“dispossessed” seeking refuge in Canada; or, for that matter, how it is that she has been chosen to speak on behalf of Canadians on this topic ●We were also told during this concert that Canada is the country that attends to the world's urgent needs, and, on occasion, even cleans up the messes left by the United States ●Meharchand: “In famine, and floods, earthquakes, and hurricanes, disasters made by misfortunes and by man, Canadians have always been there … It's a Canadian tradition of helping and caring that reaches out across time and around the world. Canadians in small towns and big cities respond when they see communities in need, no matter where that need is. [Footage of people donating food and clothing] That spirit of giving is part of what makes us Canadians” ●The identification of Canada with “peacekeeping” missions and humanitarian aid is not “timeless,” but has its beginning point in 1956, when the term “peacekeeper” came into use ●Furthermore, while humanitarian aid and peacekeeping is in principle admirable—there is, certainly, much to be admired in the ways in which Canadians have engaged in these kinds of activities—it also, as Peter Hodgins has pointed out, does significant ideological work ●One gets a sense of the kind of ideological work it does by consulting Canada's official foreign policy document. There, the goals of international assistance are to “connec[t] the Canadian economy to some of the world's fastest growing markets—the markets of the developing world. And, in the long-run, development cooperation can help lift developing countries out of poverty. This means that it contributes to a stronger global economy in which Canadians, and other peoples, can grow and prosper. International Assistance also contributes to global security by tackling many key threats to human security, such as the abuse of human rights, disease, environmental degradation, population growth and the widening gap between rich and poor. Finally, it is one of the clearest international expressions of Canadian values and culture—of Canadians' desire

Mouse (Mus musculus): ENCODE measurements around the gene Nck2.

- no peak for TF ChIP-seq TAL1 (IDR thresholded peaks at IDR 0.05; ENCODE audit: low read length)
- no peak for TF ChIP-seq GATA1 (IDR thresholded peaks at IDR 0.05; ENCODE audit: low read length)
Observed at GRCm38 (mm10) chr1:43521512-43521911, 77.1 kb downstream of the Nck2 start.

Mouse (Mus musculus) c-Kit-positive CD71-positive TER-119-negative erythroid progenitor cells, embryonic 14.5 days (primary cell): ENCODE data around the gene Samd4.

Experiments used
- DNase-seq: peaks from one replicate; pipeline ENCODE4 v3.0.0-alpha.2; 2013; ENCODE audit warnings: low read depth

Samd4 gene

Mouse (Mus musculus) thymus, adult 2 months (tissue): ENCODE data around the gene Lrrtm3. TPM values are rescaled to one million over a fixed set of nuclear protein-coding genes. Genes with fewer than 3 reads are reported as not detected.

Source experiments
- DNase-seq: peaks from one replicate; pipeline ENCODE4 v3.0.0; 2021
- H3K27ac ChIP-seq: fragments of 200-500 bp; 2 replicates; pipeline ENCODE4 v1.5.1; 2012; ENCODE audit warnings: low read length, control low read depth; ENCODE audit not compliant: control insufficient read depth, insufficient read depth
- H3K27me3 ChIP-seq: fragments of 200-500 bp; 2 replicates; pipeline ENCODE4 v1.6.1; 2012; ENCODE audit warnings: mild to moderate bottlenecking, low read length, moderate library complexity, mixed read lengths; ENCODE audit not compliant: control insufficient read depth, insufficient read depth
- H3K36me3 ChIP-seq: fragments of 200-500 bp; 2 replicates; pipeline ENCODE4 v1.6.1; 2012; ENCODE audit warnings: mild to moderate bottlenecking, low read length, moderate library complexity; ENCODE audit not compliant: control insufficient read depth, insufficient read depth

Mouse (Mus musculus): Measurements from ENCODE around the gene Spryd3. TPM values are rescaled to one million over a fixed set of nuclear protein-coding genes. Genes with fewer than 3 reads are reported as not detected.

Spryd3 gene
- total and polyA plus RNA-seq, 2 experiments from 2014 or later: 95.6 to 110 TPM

to help the less fortunate and of their strong sense of social justice—and an effective means of sharing these values with the rest of the world.” ●Through these acts Canadians “share” their values with others “less fortunate,” perhaps indicating that these less fortunate do not hold these values already ●The document, which perhaps reflects in part the general public's feelings about the benefits of international aid, has something of the “white man's burden” of colonial discourse about it; again, as Peter Hodgins points out, a cynic might view this “combination of economic and ‘civilizing’ motives for humanitarian aid as dangerously close to the arguments that justified the nineteenth-century colonialism.” ●Sherene Razack describes modern peacekeeping as a color line with civilized white nations on one side and uncivilized Third World nations on the other (10). In these remote nations where evil breeds—“the axis of evil”—we send our unsuspecting troops.